The news isn't all depressing. After all, Charles H. Ramsey, Washington, D.C.'s police chief, had his unmarked police-issue car stolen over the weekend.
If that's not enough, it was recently indicated that in a soon-to-be released GQ article, Saddam Hussein is an OCD clean freak who loves Cheetos but loves Doritos even more.
Michael Schiavo and his former in-laws, Bob & Mary Schindler, have not finished their long-standing feud. And it doesn't appear that said feud will abate anytime soon. Yesterday, in a brief (and nearly unannounced) ceremony in Clearwater, Florida, Ms. Schiavo's cremated remains were buried. With that, her parents complained that they were not given prior notice that the ceremony was to take place. In addition, the headstone carried the words "I Kept My Promise" and the dates February 25, 1990 as the day she "departed this earth" and March 25, 2005, the day she was finally "at peace." The Schindlers' attorney described those two dates as a shot at "the grieving parents;" frankly, the fact that her parents and their lawyer are still carrying on this crusade to destroy their daughter's legacy, and went on the offensive on the very day which their daughter's remains were finally committed to the ground -- says a lot about them. What it says is they talk about right and wrong and obeying god's word; it also says they have no clue about karma. Grieving parents do just that; they grieve. They don't issue press releases and use the media as some sort of weapon to continue a vendetta against their daughter's husband. I can't even imagine -- well, actually, based on several years of personal history, I can -- how awful these parents were to their daughter while she was alive. It saddens me to learn that parents won't stop their relentless, overbearing, maniacal destruction of any- and everyone connected to their daughter, including her legacy. Message to the Schindlers: parents who are grieving their daughter's death don't have some shyster mouthpiece taking shots at their daughter's husband via the media. The three of them are imbeciles...pure and simple, total, utter, complete imbeciles.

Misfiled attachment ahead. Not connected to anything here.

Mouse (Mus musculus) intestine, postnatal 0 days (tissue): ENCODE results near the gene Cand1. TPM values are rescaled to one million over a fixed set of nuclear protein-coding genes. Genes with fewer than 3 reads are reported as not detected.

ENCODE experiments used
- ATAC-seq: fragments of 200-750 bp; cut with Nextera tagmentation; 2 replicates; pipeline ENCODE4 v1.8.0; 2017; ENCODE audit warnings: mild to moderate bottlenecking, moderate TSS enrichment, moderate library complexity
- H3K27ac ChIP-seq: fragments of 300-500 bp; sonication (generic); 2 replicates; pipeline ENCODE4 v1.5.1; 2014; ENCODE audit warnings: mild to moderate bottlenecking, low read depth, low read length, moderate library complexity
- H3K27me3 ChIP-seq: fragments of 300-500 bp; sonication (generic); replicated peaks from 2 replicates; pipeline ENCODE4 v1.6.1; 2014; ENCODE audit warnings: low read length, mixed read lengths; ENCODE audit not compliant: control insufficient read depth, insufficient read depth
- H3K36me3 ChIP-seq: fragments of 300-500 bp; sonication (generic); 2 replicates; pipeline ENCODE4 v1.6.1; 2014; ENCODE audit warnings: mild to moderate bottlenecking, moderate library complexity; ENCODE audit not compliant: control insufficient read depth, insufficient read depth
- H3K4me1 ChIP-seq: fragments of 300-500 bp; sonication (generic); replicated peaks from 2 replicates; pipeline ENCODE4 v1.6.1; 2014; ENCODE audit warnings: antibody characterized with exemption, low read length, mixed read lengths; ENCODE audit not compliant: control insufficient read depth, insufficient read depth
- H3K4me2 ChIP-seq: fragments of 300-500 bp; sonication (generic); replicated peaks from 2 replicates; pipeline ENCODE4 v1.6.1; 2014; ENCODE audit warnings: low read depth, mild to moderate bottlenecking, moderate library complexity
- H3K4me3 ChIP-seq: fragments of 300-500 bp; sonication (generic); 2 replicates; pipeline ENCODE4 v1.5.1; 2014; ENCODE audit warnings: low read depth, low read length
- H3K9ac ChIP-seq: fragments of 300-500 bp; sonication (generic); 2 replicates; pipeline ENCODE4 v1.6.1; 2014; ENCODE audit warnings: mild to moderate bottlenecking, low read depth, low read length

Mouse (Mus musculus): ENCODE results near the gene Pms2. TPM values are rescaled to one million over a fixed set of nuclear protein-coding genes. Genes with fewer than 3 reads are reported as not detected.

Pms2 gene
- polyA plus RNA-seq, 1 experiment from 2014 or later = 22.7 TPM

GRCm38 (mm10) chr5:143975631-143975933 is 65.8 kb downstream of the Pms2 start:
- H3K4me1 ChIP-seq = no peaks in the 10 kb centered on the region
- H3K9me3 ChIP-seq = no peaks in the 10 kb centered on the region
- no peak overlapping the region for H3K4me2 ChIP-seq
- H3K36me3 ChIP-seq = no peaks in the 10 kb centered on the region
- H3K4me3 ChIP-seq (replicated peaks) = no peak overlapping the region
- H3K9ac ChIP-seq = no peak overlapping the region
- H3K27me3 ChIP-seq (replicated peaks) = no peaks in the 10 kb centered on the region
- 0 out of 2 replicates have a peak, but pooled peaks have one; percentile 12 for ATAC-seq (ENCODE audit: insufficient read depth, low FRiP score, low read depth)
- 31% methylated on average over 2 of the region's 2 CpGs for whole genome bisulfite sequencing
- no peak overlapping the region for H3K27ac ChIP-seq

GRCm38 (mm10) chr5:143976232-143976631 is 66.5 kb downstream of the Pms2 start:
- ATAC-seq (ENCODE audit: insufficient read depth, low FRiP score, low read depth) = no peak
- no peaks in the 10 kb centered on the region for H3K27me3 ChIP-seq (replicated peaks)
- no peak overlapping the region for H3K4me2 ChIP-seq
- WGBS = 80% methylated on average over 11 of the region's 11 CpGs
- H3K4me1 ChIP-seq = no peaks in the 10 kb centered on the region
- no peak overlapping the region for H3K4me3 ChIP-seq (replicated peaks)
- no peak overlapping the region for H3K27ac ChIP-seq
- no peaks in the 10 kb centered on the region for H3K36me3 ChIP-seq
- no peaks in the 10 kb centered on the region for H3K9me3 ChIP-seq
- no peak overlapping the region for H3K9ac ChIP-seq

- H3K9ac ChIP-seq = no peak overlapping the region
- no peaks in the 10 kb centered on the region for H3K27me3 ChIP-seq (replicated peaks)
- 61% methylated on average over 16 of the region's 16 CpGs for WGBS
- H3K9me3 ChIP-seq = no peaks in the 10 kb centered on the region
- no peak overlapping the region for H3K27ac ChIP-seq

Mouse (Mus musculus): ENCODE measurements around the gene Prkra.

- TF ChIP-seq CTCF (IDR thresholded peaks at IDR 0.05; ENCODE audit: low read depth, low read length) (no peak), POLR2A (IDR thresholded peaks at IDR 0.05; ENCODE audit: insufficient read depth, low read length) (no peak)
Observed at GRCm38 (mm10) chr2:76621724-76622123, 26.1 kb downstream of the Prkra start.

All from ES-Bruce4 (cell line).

On top of that, the Yankees -- after a six-game sweep of the Pittsburgh Pirates and the Chicago Cubs in the friendly confines of Yankee Stadium -- managed to tank yet another game against the Tampa Bay Devil-Rays. That's not especially good news, of course; but it is interesting, considering Tampa Bay is one of the worst teams in baseball (the other being the Kansas City Royals) and Tampa has managed to beat the Yankees in each game they've played save for twice. Oh, and the other team that's among the Major League Baseball bottom-dwellers -- the Kansas City Royals -- swept the Yankees.
That's not particularly good news, so we'll leave the Yankees out of the equation.
A very brief wrap-up, however, vis-a-vis Father's Day...there is no better news for my family and I than watching my father quietly and contentedly opening cards and gifts knowing Sunday was a day in the making for the better part of nine months, a third of which time he spent in the ICU. He opened at least a half-dozen cards from the three of us, and I am sure each carried with it a message of appreciation and relief and happiness that we could celebrate with him, and he with us, this day. I think, overall, that there are things in life which leave their mark on us forever. Some are awful; some are simply memorable for their significance to us; and some are awful in their scope, their significance and their ability to change our perspective (not always in a good or bad way). This past summer's events did so for us all, and this past Father's Day went a long way in not so much erasing the difficulty of those days or the gut-wrenching hours we spent watching and waiting; what it did was remind us why we were so scared, who our true friends are, and why we can smile so deeply today.
And for me, there's no better news than that.